imago

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imago

1. an adult sexually mature insect produced after metamorphosis
2. Psychoanal an idealized image of another person, usually a parent, acquired in childhood and carried in the unconscious in later life

Imago

 

the final (definitive) stage of individual development in insects. The characteristic features of the imago are full development of the wings and the presence of genital appendages at the end of the abdomen. In this stage insects migrate and reproduce.

In insects with complete metamorphosis (for example, butterflies, beetles, Hymenoptera, and Diptera), the imago develops from a pupa. In insects with incomplete metamorphosis (Or-thoptera, Dermaptera, Jugatae, and Hemiptera), a larva (nymph) hatches from the ovum, which resembles the imago in the structure of its mouth apparatus and its extremities but which metamorphoses into an imago only after a series of molts.

Insects live in the imago stage from a few days to several years. In some mayflies longevity is measured in hours; in the Psychidae family (of butterflies) in minutes; some beetles—weevils and nocturnal ground beetles—live in the imago stage two to three years; queen bees live up to five years; and female ants up to 15 years.

imago

[ə′mä·gō]
(invertebrate zoology)
The sexually mature, usually winged stage of insect development.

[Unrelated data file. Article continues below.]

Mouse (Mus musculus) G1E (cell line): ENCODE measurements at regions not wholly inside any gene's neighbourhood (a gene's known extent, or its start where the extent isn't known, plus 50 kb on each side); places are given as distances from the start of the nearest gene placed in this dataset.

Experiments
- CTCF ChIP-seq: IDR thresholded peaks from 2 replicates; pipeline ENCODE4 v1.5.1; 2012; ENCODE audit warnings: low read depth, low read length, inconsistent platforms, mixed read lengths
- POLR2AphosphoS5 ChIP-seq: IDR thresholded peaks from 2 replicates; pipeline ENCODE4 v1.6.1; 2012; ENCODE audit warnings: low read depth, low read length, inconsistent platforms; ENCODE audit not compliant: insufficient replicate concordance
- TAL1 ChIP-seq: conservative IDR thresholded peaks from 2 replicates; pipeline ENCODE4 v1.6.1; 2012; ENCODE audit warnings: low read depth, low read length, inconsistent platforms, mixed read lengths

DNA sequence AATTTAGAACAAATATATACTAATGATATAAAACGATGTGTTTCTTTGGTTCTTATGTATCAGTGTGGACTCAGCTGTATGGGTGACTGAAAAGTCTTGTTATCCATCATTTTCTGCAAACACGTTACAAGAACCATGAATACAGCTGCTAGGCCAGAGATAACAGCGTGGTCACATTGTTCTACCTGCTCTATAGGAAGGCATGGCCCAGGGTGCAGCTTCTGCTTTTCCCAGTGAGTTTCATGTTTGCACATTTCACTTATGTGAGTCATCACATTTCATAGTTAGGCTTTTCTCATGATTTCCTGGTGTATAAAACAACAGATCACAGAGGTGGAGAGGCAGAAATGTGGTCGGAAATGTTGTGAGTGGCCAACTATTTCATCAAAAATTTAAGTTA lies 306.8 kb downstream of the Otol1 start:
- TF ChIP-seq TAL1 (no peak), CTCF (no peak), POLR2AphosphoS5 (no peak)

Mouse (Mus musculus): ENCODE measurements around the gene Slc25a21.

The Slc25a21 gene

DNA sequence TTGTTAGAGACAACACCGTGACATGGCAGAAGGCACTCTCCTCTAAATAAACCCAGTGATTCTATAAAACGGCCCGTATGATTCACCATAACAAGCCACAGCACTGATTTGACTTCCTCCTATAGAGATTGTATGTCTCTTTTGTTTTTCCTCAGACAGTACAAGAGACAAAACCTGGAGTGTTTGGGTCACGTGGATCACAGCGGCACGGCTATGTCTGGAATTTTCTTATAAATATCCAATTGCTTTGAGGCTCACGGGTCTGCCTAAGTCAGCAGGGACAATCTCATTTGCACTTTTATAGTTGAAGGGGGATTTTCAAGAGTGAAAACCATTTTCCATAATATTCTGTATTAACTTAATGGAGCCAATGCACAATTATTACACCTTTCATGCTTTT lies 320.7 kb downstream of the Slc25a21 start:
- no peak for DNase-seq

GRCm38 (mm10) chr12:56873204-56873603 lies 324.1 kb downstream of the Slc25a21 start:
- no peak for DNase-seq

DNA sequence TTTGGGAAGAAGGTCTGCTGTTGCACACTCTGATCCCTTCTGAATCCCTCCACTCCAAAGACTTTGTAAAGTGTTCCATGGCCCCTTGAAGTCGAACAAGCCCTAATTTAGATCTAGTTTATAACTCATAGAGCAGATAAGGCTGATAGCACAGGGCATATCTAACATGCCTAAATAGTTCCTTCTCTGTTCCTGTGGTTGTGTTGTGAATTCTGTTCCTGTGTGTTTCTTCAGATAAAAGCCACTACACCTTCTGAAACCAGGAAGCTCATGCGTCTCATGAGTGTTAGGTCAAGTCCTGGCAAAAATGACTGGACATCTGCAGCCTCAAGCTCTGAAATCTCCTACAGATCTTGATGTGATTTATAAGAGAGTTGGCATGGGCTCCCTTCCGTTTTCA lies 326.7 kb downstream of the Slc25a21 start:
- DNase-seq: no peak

(psychology)
An unconscious mental picture, usually idealized, of a parent or loved person important in the early development of an individual and carried into adulthood.
References in classic literature ?
I assure you, sir, that I simply concealed myself in order to see the effect of my disappearance, and I am sure that you would not be so unjust as to imagine that I would have allowed any harm to befall poor young Mr.
I can imagine little Fyne solemnly sympathetic, solemnly listening, solemnly retreating to the marital bedroom.
I do not know what I could imagine, but I confess that I have seldom seen a face or figure more pleasing to me than hers.
For, if you reflect a moment, you will see that, while it is easy to choose what virtues we would have our wife possess, it is all but impossible to imagine those faults we would desire in her, which I think most lovers would admit add piquancy to the loved one, that fascinating wayward imperfection which paradoxically makes her perfect.
It is quite impossible for the ordinary reader to imagine those eight days.
You imagine no doubt, gentlemen, that I want to amuse you.
The youth began to imagine that he had got into the center of the tremendous quarrel, and he could perceive no way out of it.
It gives me much pleasure to imagine that several successive governors of Massachusetts sat in it at the council board.
This insistence in using the odious word arises from the fact that a particularly benighted landsman must imagine the act of anchoring as a process of throwing something overboard, whereas the anchor ready for its work is already overboard, and is not thrown over, but simply allowed to fall.
As I happened to have been in a remarkably sound and refreshing slumber, I could not imagine why the information had not been deferred until morning, indeed, I felt very much inclined to fly into a passion and box my valet's ears; but on second thoughts I got quietly up, and on going outside the house was not a little interested by the moving illumination which I beheld.
Augusta (replied the noble Youth) I thought you had a better opinion of me, than to imagine I would so abjectly degrade myself as to consider my Father's Concurrence in any of my affairs, either of Consequence or concern to me.
You can't imagine what the winters are like in those countries, so long and dark and cold.